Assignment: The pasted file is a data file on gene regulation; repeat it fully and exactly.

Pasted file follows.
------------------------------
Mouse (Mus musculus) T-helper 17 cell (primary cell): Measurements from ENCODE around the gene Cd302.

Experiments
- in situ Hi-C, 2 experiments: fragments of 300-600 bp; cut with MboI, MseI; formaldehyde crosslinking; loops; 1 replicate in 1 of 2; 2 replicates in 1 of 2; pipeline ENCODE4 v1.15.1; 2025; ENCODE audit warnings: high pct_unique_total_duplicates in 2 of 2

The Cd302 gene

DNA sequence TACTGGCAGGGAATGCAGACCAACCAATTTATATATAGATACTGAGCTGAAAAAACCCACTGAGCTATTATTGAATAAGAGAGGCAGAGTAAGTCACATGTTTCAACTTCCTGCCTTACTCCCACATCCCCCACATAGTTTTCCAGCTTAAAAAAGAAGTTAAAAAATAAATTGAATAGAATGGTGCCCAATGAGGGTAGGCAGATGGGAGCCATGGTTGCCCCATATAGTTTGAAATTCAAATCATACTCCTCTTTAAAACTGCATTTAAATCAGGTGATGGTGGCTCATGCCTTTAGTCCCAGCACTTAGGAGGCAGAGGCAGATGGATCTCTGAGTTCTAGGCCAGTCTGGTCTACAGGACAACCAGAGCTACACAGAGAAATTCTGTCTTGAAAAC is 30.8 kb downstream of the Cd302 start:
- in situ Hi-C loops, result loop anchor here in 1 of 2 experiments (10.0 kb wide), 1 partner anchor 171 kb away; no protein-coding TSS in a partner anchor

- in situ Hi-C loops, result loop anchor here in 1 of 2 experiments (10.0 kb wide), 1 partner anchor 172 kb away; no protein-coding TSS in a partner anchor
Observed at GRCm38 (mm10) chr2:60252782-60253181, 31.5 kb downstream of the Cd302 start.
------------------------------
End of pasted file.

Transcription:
Mouse (Mus musculus) T-helper 17 cell (primary cell): Measurements from ENCODE around the gene Cd302.

Experiments
- in situ Hi-C, 2 experiments: fragments of 300-600 bp; cut with MboI, MseI; formaldehyde crosslinking; loops; 1 replicate in 1 of 2; 2 replicates in 1 of 2; pipeline ENCODE4 v1.15.1; 2025; ENCODE audit warnings: high pct_unique_total_duplicates in 2 of 2

The Cd302 gene

DNA sequence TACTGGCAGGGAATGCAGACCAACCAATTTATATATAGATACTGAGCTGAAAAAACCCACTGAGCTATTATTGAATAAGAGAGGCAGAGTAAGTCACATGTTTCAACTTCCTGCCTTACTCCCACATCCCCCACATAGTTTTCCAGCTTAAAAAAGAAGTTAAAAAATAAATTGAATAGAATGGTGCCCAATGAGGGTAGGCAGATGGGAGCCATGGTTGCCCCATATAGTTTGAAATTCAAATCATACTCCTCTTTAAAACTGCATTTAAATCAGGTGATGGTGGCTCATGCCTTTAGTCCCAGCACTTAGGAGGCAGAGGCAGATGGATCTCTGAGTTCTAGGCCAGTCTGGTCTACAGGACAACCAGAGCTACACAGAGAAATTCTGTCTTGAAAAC is 30.8 kb downstream of the Cd302 start:
- in situ Hi-C loops, result loop anchor here in 1 of 2 experiments (10.0 kb wide), 1 partner anchor 171 kb away; no protein-coding TSS in a partner anchor

- in situ Hi-C loops, result loop anchor here in 1 of 2 experiments (10.0 kb wide), 1 partner anchor 172 kb away; no protein-coding TSS in a partner anchor
Observed at GRCm38 (mm10) chr2:60252782-60253181, 31.5 kb downstream of the Cd302 start.